• DIET: Vitamin D is only found in a few foods, and not in sufficient quantities for a balanced diet to meet vitamin D requirements. Foods include herring, tuna, sardines, mackerel, salmon, egg yolks, evaporated milk, and some powdered milks. In the UK, margarine and some breakfast cereals fortified with vitamins D (check product labels).In the UK, cows’ milk is generally not a good source of vitamin D because it isn’t fortified, as it is in other countries.

Food Sources of Vitamin D

 
Food IUs per serving* Percent DV**
Cod liver oil, 1 tablespoon 1,360 340
Swordfish, cooked, 3 ounces 566 142
Salmon (sockeye), cooked, 3 ounces 447 112
Tuna fish, canned in water, drained, 3 ounces 154 39
Orange juice fortified with vitamin D, 1 cup (check product labels, as amount of added vitamin D varies) 137 34
Milk, nonfat, reduced fat, and whole, vitamin D-fortified, 1 cup 115-124 29-31
Yogurt, fortified with 20% of the DV for vitamin D, 6 ounces (more heavily fortified yogurts provide more of the DV) 80 20
Margarine, fortified, 1 tablespoon 60 15
Sardines, canned in oil, drained, 2 sardines 46 12
Liver, beef, cooked, 3 ounces 42 11
Egg, 1 large (vitamin D is found in yolk) 41 10
Ready-to-eat cereal, fortified with 10% of the DV for vitamin D, 0.75-1 cup (more heavily fortified cereals might provide more of the DV) 40 10
Cheese, Swiss, 1 ounce 6 2

* IUs = International Units.
** DV = Daily Value. DVs were developed by the U.S. Food and Drug Administration to help consumers compare the nutrient contents among products within the context of a total daily diet. The DV for vitamin D is currently set at 400 IU for adults and children age 4 and older. Food labels, however, are not required to list vitamin D content unless a food has been fortified with this nutrient. Foods providing 20% or more of the DV are considered to be high sources of a nutrient, but foods providing lower percentages of the DV also contribute to a healthful diet.

Here are 10 vitamin D foods to incorporate into your diet

  1. Salmon – This is the best if you like Salmon (and wild salmon has more than farmed salmon). Just half a fillet of salmon is the daily amount for one person.
  2. Yoghurts/Milk –  You can also buy yoghurts and other dairy products that have been fortified (usually whole milk not semi-skimmed) – but you need to read the labels and check.  Some types of milk are fortified with vitamin D too BUT you need to check because in the UK cow’s milk usually isn’t fortified with vitamin D unlike other countries.
  3. Eggs – Two large free-range eggs can hold about one-eighth of your recommended dose of vitamin D.
  4. Mushrooms – If you include a large handful of mushrooms to your meal you are looking at a significant amount of vitamin D.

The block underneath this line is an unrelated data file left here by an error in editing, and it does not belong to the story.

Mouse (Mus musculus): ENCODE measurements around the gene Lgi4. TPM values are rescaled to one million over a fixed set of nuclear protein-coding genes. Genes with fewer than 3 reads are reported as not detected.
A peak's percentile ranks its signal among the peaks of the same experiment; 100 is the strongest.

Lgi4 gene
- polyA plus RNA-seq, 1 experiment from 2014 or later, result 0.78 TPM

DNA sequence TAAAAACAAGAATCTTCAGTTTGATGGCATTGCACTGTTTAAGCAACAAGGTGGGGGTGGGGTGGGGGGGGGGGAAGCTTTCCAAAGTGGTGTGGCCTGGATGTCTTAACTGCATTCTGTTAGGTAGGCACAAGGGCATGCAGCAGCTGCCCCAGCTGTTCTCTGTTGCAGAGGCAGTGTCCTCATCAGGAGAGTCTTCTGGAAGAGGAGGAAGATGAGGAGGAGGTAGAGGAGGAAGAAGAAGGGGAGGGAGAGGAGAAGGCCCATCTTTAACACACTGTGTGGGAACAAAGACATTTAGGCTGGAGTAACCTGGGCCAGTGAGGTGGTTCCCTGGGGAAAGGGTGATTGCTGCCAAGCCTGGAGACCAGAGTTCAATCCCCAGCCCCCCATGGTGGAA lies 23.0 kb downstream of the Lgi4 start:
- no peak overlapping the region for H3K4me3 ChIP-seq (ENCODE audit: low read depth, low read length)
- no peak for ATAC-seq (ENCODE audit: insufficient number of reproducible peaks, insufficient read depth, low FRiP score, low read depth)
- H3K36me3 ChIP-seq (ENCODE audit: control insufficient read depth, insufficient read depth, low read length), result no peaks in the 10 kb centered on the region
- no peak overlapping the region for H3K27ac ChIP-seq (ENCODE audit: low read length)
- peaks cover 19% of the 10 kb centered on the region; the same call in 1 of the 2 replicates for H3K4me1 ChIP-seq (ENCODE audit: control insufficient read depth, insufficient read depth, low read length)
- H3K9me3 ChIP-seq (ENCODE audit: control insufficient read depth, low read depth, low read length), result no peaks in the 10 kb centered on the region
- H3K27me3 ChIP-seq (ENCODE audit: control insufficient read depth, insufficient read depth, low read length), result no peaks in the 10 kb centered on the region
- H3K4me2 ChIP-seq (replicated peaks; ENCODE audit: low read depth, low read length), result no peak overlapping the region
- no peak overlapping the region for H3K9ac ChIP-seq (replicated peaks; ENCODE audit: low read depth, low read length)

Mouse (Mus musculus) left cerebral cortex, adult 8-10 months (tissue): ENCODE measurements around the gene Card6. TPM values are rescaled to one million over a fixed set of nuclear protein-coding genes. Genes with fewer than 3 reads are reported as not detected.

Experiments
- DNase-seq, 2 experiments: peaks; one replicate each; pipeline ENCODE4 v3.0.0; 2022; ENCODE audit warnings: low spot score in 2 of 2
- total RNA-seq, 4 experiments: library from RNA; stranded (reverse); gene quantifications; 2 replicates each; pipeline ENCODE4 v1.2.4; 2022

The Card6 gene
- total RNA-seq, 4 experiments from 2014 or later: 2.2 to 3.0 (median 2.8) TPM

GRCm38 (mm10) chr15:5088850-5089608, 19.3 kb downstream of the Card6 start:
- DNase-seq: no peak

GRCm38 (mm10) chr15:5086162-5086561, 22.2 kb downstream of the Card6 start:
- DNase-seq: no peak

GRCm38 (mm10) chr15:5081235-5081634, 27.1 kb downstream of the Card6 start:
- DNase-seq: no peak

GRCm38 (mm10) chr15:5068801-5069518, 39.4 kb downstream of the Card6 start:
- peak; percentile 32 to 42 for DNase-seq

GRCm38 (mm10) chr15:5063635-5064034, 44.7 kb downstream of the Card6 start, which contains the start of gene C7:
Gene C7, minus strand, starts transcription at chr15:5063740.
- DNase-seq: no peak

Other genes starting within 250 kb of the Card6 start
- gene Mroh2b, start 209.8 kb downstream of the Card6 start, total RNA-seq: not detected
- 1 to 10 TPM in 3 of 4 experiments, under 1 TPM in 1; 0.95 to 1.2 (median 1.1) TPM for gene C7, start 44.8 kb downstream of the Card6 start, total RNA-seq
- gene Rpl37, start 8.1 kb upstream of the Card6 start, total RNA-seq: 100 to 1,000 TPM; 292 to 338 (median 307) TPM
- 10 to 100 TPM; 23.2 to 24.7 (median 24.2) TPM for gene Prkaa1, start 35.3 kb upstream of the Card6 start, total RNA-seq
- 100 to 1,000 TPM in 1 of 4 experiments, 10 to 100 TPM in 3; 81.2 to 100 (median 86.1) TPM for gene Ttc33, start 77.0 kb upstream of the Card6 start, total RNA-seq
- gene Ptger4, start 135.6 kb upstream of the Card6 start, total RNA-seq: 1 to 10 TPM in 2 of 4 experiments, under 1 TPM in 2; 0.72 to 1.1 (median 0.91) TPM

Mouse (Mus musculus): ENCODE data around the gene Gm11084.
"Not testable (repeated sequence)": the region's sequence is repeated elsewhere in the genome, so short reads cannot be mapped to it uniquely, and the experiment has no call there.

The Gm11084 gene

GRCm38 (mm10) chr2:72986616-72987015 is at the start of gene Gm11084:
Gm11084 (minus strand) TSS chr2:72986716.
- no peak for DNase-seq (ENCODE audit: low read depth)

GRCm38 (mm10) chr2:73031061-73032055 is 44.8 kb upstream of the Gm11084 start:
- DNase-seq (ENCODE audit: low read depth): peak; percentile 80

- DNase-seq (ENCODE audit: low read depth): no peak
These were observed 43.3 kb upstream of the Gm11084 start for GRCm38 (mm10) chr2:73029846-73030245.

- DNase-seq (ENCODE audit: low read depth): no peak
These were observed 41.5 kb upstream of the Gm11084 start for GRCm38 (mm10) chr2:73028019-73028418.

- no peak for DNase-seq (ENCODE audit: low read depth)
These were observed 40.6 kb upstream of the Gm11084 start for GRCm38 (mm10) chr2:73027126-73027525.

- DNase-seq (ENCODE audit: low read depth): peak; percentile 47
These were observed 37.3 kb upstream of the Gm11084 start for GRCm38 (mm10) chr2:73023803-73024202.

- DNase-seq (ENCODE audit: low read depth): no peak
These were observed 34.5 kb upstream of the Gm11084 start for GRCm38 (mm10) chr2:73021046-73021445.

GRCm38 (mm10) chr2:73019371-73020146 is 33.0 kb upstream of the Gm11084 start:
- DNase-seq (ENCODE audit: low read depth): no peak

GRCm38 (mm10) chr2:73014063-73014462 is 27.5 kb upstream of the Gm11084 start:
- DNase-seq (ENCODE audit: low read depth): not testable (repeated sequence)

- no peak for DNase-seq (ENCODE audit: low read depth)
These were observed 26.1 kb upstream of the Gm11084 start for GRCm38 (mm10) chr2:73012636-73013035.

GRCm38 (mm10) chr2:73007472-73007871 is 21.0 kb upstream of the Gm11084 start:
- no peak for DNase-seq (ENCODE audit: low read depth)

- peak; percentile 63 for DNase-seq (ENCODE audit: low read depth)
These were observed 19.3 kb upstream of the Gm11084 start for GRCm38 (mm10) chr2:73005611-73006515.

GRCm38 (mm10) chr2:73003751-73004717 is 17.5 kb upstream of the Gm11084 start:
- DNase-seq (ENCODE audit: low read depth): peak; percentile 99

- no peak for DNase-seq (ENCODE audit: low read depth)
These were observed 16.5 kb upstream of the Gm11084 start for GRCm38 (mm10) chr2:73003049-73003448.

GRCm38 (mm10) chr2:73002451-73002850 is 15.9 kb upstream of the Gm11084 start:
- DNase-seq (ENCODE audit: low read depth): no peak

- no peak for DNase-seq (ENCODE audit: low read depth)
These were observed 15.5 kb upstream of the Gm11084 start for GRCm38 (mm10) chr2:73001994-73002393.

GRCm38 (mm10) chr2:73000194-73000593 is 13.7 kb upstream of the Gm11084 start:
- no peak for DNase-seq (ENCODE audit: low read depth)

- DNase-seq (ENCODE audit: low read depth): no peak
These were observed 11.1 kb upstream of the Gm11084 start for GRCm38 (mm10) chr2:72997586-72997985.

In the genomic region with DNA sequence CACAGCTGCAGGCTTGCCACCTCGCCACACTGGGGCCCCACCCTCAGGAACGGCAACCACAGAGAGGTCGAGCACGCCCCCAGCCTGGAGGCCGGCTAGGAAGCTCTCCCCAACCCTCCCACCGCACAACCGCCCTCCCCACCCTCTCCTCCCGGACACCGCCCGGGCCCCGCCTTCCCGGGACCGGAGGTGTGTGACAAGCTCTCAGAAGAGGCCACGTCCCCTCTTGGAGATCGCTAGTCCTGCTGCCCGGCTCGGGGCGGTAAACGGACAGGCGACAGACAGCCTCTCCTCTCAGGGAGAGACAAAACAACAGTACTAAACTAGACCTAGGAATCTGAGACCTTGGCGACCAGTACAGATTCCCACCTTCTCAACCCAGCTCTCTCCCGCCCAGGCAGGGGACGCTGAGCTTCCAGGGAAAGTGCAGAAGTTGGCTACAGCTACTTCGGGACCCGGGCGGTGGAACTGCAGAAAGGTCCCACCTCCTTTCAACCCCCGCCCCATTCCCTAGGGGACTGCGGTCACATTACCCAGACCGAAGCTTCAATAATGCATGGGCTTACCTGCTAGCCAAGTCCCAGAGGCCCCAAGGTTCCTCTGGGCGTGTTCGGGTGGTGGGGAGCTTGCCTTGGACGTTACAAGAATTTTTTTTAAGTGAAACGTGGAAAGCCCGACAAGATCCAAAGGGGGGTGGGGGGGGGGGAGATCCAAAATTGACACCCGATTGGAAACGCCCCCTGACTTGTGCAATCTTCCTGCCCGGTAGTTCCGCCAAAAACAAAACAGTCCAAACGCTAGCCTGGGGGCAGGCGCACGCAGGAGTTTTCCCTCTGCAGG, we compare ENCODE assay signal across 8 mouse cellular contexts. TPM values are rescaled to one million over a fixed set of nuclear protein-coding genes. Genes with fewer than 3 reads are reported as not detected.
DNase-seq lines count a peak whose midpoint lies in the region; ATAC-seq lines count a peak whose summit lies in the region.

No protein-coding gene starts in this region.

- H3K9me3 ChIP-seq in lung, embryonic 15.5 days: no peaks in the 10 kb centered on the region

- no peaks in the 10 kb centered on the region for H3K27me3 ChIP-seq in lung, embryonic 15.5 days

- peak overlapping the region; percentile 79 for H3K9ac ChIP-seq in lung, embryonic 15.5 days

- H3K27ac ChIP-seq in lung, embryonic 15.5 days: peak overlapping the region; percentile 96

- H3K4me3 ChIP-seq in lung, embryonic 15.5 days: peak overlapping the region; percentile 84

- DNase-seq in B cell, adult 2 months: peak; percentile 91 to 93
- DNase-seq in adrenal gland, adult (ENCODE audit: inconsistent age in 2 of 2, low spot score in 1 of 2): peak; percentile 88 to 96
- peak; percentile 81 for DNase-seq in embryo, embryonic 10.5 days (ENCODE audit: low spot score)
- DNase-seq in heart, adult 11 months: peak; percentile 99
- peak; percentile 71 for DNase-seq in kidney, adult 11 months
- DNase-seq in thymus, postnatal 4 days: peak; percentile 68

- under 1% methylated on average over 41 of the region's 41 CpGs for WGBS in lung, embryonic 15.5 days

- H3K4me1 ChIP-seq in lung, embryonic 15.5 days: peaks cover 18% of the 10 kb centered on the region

5. Tuna – Tinned fish, such as tuna or sardines, contain over a quarter of the recommended amount of vitamin D.
  6. Pork – Pork ribs, in particular, are rich in vitamin D.  Be careful though, ribs are often fatty too!
  7. Cereals – cereals are often fortified with Vitamin D, but it does vary so check the label.
  8. Tofu – One fifth of a block of raw tofu has lots of lovely Vitamin D in it. But tofu isn’t to everyone’s liking.
  9. Orange juice – One cup of fortified fresh orange juice has more Vitamin D than a cup of fortified milk.
  10. Ricotta cheese – Ricotta has more than five times the amount of Vitamin D than other cheeses. (It’s often used in canelloni)

Is there such a thing as having too much vitamin D?

Consuming too much vitamin D is very rare and usually only affects people who have been taking vitamin D supplements well above the recommended dosage for several months.  It usually happens if you take 40,000 IU per day for a couple of months or longer, or take a very large one-time dose.   Vitamin D is fat-soluble, which means your body has a hard time getting rid of it if you take too much.  When your vitamin D levels are too high, this can cause high levels of calcium to develop in your blood. High blood calcium is a condition called hypercalcemia.  Therefore if you have symptoms of high calcium levels (hypercalcaemia), that could mean you are taking too much vitamin D.  The symptoms of hypercalcemia are often described as “bones, stones, groans and psychiatric moans’.

  1. BONES – bone pain or muscle weakness.
  2. STONES – often gallbladder or kidney stones can result in causing tummy pains
  3. GROANS – tummy pain, nausea or vomiting.  You might notice constipation or diarrhoea.
  4. PSYCHIATRIC MOANS- depression (feeling low), feeling anxious, not being able to sleep, feeling drowsy, confused or tired.

Adapted from WebMD